kynge shulde passe by : By and by the kynge knews sex-of becoming wives to nabobs of Stambal.” The contents of this volume are extremely curious. hym, and called hym to hym. Conon stepte to the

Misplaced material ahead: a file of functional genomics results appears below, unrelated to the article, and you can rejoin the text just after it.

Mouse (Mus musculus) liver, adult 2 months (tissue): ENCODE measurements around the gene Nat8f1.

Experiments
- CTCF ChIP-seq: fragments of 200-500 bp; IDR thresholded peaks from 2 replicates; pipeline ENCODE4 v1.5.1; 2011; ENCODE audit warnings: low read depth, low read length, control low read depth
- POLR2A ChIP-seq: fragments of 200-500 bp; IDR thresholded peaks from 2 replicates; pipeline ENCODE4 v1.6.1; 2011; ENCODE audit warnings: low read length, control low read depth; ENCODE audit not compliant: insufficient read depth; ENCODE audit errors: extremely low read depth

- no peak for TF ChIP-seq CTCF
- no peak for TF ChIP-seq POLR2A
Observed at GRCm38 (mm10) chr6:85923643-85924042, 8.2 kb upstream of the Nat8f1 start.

One of the most remarkable features in tho social The anecdotes strongly illustrate the simplicity and kynge and presented his rote with a gladde chere. policy of the Circassians, consists in the existence of rudeness of the middle ages, and also, we fear, speak and the kynge toke it more gladly, and bad one, numerous septs or fraternities, the members of each of of a time when men were more easily amused than that was nerest to hym, to laye it vp amonge those which hold themselves to be of one stock, and do not they are at present. The language is extremely jewels that he best loued : And than commaunded intermarry. Tho young people of each fraternity look quaint, the construction faulty, the words variously Conon to dyne with hym. Whan dyner was done he upon one another in the light of brothers and sisters. A and venerably ill-spelt, and the stops almost invariably thanked Conon: and whan the kyng sawe that he union of this kind may contain from two or three hun. misplaced. The moral refiections which are made to wolde departe home, he commaunded to guye him a dred to two or three thousand families. The members accompany many of the stories is an amusing feature thousande crownes of golde for his radisshe rote. are bound to protect each other in danger and distress, in the collection ; for their naïreté frequently excites Whan this was knowen in the kinges house, one of the and to assist in paying those fines which constituté a smile, even when the “ mery tale” itself would fail court gaue the kyng a propre mynion horse. The the chief legal punishments of the country. If a to do so. The following selections from the volume kyng perceiuing, that he dyd it, bicause of the libemember is condemned to capital punishment, his will, we think, make good these remarks :